Life & Letters


About this Item

Title: Ingersoll Lockwood to Walt Whitman, May [1888]

Date: May [1888]

Whitman Archive ID: loc.05798

Source: The Charles E. Feinberg Collection of the Papers of Walt Whitman, 1839–1919, Library of Congress, Washington, D.C. Transcribed from digital images or a microfilm reproduction of the original item. For a description of the editorial rationale behind our treatment of the correspondence, see our statement of editorial policy.

Related item: Ingersoll's letter is written on a single sheet of paper that he has folded to create additional writing surfaces. On the back of the page, Ingersoll concluded his letter, and Whitman wrote some notes concerning the "Creative Power" of literature.

Contributors to digital file: Stephanie Blalock, Marie Ernster, Erel Michaelis, and Amanda J. Axley

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The American Bookmaker.
A Journal of Technical Art and Information,
For Publishers, Printers, Lithographers, Bookbinders,
Blank-Book Manufacturers, and all others connected
with or interested in Bookmaking.
HOWARD LOCKWOOD & CO., Publishers,
126 and 128 Duane Street, New York.

Mr Walt Whitman
My dear Sir:

In the July issue of the Bookmaker1 of which I send you two copies, we purpose publishing a very fine pen and ink head of you, specially made for us by Mr. Frank Fowler2 the well-known artist, with a sketch of your life.3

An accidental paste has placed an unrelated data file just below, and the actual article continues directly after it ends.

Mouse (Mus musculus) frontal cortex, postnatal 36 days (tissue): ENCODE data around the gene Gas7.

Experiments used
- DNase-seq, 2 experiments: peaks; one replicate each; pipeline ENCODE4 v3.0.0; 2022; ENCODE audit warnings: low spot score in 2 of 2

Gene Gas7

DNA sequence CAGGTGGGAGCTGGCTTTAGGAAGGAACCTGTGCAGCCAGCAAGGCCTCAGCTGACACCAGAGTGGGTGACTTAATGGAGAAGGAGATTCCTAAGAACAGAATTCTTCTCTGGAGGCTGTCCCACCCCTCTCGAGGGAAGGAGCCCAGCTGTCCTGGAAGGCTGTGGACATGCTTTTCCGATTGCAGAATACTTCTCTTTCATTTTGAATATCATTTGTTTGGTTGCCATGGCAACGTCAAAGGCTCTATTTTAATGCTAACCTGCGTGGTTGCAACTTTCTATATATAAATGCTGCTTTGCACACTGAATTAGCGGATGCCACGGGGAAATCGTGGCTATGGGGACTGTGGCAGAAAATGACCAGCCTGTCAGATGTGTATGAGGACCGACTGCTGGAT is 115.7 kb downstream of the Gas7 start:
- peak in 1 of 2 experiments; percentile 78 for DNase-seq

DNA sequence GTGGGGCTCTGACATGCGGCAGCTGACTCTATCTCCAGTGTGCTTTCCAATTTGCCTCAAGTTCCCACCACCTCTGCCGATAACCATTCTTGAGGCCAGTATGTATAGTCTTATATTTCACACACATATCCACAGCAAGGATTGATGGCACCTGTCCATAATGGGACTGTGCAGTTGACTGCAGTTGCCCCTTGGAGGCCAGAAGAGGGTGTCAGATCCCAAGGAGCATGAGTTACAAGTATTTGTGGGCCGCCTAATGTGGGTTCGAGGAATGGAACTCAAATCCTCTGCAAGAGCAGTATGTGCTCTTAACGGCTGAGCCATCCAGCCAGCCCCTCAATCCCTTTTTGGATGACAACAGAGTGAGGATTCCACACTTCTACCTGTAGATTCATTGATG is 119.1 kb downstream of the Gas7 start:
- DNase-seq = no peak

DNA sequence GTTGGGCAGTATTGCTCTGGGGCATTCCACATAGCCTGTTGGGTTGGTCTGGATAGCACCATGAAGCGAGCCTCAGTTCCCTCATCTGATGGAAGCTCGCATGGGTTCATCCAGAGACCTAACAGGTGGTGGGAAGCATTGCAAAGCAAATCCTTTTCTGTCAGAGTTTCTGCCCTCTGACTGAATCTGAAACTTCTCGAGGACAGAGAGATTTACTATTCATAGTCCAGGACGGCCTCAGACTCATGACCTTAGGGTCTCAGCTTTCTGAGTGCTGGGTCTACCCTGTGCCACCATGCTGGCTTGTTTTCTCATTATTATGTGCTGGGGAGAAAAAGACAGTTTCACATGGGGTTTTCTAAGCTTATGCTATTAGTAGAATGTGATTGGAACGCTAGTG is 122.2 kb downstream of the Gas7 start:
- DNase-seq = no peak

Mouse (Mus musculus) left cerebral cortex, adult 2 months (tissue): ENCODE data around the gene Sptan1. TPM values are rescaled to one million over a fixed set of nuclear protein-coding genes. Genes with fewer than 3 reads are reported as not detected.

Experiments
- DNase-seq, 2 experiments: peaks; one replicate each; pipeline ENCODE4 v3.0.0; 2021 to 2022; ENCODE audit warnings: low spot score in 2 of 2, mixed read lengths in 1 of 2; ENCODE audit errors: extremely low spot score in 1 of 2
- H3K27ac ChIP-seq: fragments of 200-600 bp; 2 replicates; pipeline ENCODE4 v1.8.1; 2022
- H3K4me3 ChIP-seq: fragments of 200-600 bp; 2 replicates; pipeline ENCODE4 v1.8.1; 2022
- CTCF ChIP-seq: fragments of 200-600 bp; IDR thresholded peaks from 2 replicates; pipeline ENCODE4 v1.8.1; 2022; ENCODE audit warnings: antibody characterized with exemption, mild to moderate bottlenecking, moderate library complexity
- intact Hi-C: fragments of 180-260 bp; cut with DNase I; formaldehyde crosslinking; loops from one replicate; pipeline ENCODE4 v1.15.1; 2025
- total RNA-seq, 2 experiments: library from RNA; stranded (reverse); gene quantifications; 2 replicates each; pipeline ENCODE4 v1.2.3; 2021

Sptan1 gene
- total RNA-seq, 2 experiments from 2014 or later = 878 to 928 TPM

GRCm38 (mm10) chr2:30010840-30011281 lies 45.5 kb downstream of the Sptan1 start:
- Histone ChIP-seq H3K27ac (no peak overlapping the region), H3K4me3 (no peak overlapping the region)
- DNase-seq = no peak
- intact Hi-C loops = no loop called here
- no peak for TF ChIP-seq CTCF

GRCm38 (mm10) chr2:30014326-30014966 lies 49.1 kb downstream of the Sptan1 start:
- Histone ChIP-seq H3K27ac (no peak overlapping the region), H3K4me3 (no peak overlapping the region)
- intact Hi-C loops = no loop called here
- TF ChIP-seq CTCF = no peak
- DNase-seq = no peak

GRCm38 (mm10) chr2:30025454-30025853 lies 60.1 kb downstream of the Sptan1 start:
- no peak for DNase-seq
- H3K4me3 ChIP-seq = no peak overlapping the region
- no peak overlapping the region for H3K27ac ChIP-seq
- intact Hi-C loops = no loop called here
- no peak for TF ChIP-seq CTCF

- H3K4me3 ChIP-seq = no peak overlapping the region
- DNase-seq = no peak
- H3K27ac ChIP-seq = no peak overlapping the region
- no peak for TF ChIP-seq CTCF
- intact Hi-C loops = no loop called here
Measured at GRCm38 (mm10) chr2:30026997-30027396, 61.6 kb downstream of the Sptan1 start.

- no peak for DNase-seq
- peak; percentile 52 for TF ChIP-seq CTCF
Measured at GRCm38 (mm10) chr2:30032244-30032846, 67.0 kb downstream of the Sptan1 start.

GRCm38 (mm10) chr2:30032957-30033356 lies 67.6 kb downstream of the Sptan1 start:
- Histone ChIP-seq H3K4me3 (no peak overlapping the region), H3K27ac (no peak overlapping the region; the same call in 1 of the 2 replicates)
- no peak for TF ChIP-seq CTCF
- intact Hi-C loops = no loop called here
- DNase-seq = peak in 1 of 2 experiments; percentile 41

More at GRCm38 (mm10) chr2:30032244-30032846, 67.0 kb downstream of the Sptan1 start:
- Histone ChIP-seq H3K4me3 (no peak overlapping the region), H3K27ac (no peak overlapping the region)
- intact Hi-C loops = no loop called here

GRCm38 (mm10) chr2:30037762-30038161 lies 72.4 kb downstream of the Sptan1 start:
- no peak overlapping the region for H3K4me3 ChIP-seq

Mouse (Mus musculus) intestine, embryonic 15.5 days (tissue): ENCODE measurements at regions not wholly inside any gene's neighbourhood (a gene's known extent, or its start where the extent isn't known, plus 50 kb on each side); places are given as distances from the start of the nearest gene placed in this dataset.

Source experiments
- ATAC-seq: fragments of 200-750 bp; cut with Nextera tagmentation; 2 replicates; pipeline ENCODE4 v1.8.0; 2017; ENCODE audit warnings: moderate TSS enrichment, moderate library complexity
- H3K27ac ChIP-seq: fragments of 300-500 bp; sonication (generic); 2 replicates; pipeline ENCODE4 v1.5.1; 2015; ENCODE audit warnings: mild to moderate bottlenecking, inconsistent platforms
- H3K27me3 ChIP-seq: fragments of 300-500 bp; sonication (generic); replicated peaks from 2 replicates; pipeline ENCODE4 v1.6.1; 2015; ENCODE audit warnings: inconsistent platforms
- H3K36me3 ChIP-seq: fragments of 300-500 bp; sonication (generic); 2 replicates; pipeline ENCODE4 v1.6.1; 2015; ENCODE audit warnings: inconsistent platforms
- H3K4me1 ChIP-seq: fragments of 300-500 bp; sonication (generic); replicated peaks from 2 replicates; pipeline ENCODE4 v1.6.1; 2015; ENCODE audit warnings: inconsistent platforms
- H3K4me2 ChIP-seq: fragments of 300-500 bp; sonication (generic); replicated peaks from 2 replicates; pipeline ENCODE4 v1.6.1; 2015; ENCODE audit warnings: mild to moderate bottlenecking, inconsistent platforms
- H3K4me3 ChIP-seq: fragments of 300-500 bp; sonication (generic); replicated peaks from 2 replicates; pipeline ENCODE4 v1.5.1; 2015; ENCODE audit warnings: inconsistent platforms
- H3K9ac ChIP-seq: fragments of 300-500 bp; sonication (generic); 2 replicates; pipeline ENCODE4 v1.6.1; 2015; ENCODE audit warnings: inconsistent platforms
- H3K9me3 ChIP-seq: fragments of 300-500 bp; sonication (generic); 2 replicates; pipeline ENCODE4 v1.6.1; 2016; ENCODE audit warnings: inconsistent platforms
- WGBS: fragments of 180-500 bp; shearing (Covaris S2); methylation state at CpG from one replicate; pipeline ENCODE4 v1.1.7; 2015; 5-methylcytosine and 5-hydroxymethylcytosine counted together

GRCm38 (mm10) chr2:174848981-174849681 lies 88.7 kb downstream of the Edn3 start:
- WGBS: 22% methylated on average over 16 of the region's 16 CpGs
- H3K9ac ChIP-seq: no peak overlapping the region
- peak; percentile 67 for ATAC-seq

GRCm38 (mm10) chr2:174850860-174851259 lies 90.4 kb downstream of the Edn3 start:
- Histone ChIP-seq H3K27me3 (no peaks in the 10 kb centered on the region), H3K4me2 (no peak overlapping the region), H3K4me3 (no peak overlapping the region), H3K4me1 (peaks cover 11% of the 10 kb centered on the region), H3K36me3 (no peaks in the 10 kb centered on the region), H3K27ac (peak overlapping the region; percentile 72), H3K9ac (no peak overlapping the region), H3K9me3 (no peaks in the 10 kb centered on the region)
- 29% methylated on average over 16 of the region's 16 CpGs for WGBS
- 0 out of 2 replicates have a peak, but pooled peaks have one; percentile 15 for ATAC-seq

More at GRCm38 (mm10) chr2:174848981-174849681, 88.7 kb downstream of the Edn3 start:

Will you be kind enough to write on the enclosed card a few words about books, which I will place under your portrait in facsimile.

I shall take pleasure in sending you copies for your friends.

Yrs very truly
Ingersoll Lockwood

Ingersoll Lockwood (1841–1918) was an American lawyer and writer. He is particularly well-known for his Baron Trump children's novels. He also wrote non-fiction under the pseudonym Irwin Longman. In 1862, Abraham Lincoln appointed Lockwood as Consul to the Kingdom of Hanover. He served in the position for four years. Lockwood was the brother of publisher Howard Lockwood.


1. The American Bookmaker began in July 1885 as a monthly publication for printing and bookmaking professionals. It was published in New York by Howard Lockwood & Co. The publication underwent numerous name changes and at least one merger. When the serial ceased publication in 2011, it was known as The American Printer[back]

2. Frank Fowler (1852–1910) was an American figure and portrait painter. Originally from Brooklyn, Fowler trained in Florence and Paris before returning to the United States. He was a member of the National Academy of Design, the Society of American Artists, and the American Fine Arts Society.  [back]

3. Fowler's portait, along with a facsimile of Whitman's note was published in the August 1888 issue. See "Frank Fowler. Specimen of Pen and Ink Portraiture (Walt Whitman)," The American Bookmaker 7.2 (August 1888), 28. [back]


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